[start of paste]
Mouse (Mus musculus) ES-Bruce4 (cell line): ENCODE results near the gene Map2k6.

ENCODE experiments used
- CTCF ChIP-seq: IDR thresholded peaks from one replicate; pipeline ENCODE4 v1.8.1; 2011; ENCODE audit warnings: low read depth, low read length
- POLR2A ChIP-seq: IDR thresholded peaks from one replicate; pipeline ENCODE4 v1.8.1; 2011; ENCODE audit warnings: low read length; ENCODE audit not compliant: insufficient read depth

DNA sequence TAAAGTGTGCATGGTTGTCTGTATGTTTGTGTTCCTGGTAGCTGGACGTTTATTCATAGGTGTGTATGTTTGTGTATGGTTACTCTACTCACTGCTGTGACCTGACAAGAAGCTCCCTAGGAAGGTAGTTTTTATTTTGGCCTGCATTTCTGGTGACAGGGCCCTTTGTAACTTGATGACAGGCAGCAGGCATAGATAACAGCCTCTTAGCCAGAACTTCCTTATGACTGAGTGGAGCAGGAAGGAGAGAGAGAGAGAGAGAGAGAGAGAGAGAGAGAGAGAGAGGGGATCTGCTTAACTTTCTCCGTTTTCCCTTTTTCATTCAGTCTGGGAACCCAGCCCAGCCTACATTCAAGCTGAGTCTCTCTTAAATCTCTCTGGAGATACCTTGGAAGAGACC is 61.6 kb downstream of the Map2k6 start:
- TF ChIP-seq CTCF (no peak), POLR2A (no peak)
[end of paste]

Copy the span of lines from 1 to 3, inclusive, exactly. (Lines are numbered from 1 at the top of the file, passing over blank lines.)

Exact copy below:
Mouse (Mus musculus) ES-Bruce4 (cell line): ENCODE results near the gene Map2k6.

ENCODE experiments used
- CTCF ChIP-seq: IDR thresholded peaks from one replicate; pipeline ENCODE4 v1.8.1; 2011; ENCODE audit warnings: low read depth, low read length